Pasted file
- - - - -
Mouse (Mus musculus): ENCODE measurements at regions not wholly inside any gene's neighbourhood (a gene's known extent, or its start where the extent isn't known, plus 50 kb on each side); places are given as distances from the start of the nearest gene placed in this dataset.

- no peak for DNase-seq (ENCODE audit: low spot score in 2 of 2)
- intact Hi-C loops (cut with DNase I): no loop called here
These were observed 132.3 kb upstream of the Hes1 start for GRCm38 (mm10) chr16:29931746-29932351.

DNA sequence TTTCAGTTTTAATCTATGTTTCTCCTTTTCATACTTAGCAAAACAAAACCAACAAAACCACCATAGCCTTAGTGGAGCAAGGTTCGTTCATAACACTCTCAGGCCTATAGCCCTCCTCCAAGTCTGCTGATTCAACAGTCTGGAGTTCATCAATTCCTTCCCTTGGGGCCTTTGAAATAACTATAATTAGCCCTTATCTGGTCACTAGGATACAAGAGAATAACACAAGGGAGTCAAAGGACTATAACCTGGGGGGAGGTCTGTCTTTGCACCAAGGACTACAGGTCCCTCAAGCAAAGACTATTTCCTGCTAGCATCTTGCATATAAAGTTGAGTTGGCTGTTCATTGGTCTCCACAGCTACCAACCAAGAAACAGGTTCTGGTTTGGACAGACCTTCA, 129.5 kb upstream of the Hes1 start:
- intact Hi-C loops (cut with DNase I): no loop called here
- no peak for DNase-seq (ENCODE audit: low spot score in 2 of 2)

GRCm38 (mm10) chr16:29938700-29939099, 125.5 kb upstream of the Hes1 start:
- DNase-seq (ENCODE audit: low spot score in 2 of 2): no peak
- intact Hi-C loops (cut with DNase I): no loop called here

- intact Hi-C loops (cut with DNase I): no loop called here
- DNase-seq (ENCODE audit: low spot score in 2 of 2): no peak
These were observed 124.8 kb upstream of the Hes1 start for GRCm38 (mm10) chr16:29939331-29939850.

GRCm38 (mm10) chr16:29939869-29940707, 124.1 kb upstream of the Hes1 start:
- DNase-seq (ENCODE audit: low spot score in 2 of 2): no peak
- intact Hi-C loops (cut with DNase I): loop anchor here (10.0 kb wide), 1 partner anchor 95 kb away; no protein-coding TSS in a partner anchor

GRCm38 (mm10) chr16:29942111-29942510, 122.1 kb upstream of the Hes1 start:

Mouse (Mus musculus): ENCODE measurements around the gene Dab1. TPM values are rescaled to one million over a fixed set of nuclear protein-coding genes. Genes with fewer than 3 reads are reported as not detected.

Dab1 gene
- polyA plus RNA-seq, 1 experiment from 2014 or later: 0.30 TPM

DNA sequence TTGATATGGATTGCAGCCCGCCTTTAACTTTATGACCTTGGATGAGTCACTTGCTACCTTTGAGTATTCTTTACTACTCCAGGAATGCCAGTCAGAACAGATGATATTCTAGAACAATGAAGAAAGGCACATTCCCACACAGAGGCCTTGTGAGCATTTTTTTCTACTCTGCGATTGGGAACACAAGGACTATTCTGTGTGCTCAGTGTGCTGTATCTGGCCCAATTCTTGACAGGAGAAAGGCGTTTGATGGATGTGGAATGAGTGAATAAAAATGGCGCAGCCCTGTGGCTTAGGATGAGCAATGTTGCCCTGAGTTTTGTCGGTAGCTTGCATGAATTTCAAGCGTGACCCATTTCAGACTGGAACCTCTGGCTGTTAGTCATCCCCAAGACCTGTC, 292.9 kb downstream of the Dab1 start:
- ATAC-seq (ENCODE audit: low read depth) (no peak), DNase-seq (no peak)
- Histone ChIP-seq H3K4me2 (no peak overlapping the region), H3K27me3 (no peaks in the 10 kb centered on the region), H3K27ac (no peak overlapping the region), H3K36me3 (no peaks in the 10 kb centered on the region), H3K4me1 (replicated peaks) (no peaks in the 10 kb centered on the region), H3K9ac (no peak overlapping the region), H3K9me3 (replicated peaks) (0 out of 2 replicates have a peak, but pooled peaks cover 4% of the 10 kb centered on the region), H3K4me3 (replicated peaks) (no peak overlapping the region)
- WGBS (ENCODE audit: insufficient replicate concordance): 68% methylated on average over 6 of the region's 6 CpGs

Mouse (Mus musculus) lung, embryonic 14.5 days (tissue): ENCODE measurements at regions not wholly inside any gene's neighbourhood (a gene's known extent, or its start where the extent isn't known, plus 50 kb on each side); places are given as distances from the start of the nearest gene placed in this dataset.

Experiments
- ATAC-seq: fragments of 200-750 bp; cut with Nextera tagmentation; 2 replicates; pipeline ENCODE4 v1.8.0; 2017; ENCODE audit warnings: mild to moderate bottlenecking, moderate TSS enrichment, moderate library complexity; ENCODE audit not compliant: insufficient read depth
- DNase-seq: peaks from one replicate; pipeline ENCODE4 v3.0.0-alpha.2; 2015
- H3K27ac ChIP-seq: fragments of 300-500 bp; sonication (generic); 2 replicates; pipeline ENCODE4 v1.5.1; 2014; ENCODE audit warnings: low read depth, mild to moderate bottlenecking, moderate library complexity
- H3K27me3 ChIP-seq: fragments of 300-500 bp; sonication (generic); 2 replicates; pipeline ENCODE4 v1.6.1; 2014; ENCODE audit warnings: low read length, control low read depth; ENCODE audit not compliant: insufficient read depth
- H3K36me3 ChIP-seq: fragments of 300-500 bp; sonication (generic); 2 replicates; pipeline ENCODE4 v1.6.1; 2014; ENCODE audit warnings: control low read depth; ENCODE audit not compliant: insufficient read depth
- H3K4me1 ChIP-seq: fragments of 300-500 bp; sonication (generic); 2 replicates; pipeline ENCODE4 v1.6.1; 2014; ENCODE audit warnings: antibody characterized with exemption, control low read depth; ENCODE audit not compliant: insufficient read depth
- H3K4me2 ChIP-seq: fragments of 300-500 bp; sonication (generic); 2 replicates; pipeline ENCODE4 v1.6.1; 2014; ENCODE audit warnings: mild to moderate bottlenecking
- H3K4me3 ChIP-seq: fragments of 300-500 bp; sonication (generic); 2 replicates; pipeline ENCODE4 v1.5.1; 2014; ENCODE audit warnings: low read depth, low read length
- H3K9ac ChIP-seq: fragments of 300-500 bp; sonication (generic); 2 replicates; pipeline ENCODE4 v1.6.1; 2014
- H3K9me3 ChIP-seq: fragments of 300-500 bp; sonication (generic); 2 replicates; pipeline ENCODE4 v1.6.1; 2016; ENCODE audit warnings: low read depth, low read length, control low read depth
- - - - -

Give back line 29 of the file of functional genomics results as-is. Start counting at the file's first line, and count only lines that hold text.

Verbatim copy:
- H3K27ac ChIP-seq: fragments of 300-500 bp; sonication (generic); 2 replicates; pipeline ENCODE4 v1.5.1; 2014; ENCODE audit warnings: low read depth, mild to moderate bottlenecking, moderate library complexity